Sunday, November 23, 2008

Mental Health Labels and Violence

Originally posted December 2005

By Alison McCook Reuters Health
August 1, 2005, NEW YORK (Reuters Health) -

More than one-quarter of people with severe mental illness say they were victims of a violent crime within the past year, giving them a more than 11-fold higher risk than that seen in the general population, according to new study findings. Study author Dr. Linda A. Teplin of Northwestern University in Chicago, Illinois, noted that for people without mental illness, being the victim of a crime can be very upsetting; the effect could be even more destabilizing for someone who has a mental illness."

Imagine if you're already vulnerable," she said. Teplin explained that people with mental illness are likely more vulnerable to crime than others because they often live in poor communities with a higher crime rate, and because their illness may make them unable to make safe decisions, such as avoiding an empty, dark street. "So many of the symptoms of mental illness can make you more vulnerable," she told Reuters Health. She added that many people are likely to be surprised by the findings, given the stereotype that people with mental illness are dangerous, rather than at risk of being victims themselves. As an illustration of this bias, Teplin and her colleagues found 13 times more research about people with mental illness as perpetrators of violent acts than as victims of violent acts. "We don't think about their vulnerability to victimization," she said in an interview. However, research suggests that between 4 and 13 percent of people with mental illness perpetrate crimes, making them much more likely to be the victim of a crime than its perpetrator, Teplin added.

As part of the study, the researchers interviewed 936 people with severe mental illness who were being treated at outpatient, day or residential facilities in Chicago. They found that, within the previous 12 months, people with severe mental illness were several times more likely to be victims of a number of crimes, including rape or sexual assault and property theft. For instance, people with mental illnesses were 140 times more likely to report having things stolen from their person. Often, what's stolen is relatively minor, but the incident can make people feel more anxious and vulnerable, which can worsen their mental illness, the authors note in the Archives of General Psychiatry. All told, they estimate that 3 million people with severe mental illness are victimized every year in the U.S. alone.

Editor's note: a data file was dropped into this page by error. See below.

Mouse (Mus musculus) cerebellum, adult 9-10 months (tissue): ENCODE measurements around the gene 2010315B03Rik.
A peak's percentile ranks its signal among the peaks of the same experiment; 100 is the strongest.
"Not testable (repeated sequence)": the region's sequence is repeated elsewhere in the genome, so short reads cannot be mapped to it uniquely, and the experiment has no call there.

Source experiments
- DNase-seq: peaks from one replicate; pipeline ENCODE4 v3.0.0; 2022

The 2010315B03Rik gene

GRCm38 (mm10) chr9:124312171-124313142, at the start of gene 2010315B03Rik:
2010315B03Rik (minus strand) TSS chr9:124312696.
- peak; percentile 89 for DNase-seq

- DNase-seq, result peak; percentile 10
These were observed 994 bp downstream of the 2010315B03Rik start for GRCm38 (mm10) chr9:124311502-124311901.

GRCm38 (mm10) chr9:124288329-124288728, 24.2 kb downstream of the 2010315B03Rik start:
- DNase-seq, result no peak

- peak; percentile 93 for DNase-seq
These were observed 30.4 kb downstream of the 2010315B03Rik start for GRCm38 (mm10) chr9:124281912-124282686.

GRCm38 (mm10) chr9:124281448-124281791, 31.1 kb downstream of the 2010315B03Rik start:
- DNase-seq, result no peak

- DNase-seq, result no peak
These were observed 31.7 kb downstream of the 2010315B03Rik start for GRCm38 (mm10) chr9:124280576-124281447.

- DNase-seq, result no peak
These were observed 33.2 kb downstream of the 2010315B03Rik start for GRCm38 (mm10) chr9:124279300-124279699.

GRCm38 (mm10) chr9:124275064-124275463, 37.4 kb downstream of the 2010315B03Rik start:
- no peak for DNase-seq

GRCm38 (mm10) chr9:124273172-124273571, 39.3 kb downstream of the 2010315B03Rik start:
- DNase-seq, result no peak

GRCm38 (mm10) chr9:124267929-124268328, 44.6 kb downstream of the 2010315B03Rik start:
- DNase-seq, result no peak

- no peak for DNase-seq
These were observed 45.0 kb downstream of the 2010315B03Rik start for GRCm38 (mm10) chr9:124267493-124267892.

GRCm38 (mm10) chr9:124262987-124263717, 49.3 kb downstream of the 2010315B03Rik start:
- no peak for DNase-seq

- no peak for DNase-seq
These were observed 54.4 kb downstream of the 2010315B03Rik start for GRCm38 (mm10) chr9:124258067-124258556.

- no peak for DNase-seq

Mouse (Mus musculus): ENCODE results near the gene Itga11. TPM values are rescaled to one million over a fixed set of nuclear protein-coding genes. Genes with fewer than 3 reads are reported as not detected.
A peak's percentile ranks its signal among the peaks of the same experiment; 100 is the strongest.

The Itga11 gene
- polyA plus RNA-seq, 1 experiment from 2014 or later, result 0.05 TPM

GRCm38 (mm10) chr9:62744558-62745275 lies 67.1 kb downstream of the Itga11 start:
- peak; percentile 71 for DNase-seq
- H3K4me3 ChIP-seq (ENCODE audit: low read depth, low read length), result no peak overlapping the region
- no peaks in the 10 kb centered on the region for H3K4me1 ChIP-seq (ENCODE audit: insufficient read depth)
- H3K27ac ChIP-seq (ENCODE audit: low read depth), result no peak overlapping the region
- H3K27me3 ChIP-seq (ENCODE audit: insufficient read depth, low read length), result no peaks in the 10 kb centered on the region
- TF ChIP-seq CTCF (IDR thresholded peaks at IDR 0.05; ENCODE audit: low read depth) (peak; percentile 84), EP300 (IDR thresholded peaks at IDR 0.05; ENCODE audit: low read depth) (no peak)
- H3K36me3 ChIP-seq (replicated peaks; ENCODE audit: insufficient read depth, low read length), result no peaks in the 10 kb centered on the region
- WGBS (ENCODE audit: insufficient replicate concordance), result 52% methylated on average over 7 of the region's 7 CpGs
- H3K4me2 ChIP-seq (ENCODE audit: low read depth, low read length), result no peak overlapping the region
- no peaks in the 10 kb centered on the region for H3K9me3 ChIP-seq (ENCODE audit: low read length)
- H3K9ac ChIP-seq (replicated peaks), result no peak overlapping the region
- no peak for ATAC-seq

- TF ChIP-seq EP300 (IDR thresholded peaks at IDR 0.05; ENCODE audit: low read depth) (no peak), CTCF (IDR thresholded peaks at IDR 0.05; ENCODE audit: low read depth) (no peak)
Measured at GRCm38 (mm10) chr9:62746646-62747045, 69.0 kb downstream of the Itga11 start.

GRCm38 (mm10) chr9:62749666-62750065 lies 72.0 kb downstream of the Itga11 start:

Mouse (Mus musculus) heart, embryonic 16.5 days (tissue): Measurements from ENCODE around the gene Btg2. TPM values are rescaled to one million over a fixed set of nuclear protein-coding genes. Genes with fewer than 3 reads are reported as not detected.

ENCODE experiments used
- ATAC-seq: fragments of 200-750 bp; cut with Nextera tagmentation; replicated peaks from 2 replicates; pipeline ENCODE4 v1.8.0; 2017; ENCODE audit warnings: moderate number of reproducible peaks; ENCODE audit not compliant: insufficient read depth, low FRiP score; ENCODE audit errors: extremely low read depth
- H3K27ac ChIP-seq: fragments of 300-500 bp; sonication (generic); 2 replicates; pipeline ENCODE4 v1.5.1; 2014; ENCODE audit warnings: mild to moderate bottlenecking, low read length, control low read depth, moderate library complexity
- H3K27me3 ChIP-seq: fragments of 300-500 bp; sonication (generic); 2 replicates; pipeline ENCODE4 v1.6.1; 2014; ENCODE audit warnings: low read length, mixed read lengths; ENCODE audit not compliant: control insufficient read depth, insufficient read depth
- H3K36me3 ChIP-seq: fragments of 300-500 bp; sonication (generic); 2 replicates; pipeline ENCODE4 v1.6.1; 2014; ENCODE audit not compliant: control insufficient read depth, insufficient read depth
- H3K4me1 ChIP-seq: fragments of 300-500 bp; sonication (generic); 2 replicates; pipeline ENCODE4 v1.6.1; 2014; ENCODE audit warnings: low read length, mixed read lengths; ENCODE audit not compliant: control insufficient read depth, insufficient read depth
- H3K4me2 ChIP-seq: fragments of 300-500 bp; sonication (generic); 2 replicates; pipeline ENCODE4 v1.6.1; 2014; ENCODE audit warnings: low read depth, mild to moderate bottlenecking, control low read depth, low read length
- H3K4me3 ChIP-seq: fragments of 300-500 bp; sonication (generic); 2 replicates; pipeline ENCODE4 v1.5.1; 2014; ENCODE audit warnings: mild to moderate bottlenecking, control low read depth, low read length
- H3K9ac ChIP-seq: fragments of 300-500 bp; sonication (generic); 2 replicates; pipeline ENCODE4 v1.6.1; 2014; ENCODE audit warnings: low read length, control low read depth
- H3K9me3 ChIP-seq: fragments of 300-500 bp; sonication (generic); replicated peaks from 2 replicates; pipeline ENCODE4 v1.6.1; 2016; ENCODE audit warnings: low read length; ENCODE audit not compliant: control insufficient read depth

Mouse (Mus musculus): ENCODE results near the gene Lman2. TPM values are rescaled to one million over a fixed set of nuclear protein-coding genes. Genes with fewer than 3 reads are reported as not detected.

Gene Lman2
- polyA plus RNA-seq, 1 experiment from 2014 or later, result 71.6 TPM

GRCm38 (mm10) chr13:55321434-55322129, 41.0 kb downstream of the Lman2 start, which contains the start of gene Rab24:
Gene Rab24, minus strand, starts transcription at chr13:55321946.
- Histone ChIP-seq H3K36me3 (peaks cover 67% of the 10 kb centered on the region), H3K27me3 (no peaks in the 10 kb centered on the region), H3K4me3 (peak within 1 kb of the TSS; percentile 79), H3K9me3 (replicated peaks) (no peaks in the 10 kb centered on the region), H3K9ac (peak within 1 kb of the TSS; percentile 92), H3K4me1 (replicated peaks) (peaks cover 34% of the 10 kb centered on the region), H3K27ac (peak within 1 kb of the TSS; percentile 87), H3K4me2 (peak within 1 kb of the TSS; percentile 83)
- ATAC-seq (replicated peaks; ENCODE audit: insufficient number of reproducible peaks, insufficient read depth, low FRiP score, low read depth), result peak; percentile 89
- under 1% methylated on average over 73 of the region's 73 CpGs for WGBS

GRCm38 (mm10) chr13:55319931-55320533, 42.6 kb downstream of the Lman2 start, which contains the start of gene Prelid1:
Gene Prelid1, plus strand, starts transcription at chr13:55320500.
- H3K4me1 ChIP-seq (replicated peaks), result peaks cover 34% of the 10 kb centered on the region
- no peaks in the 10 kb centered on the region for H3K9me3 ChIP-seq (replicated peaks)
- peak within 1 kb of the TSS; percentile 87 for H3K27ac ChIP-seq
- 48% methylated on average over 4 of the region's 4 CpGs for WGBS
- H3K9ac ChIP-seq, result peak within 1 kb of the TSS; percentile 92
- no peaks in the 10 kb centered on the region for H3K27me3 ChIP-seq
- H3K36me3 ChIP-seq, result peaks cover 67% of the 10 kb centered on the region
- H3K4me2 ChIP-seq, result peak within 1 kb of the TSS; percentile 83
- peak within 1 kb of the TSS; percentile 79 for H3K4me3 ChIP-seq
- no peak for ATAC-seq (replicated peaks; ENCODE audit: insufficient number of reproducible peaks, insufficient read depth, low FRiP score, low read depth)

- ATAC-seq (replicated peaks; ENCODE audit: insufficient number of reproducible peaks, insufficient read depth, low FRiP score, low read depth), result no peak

In an accompanying editorial, Dr. Leon Eisenberg of Harvard Medical School in Boston notes that this study may actually underestimate the rate of violence against people with mental illness, since it did not include people who are so ill they are unable to seek treatment, and they are likely at an even higher risk." Whether the true ratio for crimes of violence is 8 times or 12 times or 15 times that of the population rate, it clearly constitutes an enormous burden superimposed onto the already high personal costs of severe mental illness," he writes.

SOURCE: Archives of General Psychiatry, August 2005

Source: Reuters HealthThis 'Mental Health E-News' posting is a service ofthe New York Ass'n of Psychiatric Rehabilitation Services, a statewide coalition of people who use and/or provide community mental health services dedicated to improving services and social conditions for people with psychiatric disabilities by promoting their recovery, rehabilitation and rights.

1 comment:

Barbara said...

You should read a book called "WOMEN WHO LOVE PSYCHOPATHS" about what pathological people do to their victims (those in any sort of relationship with them)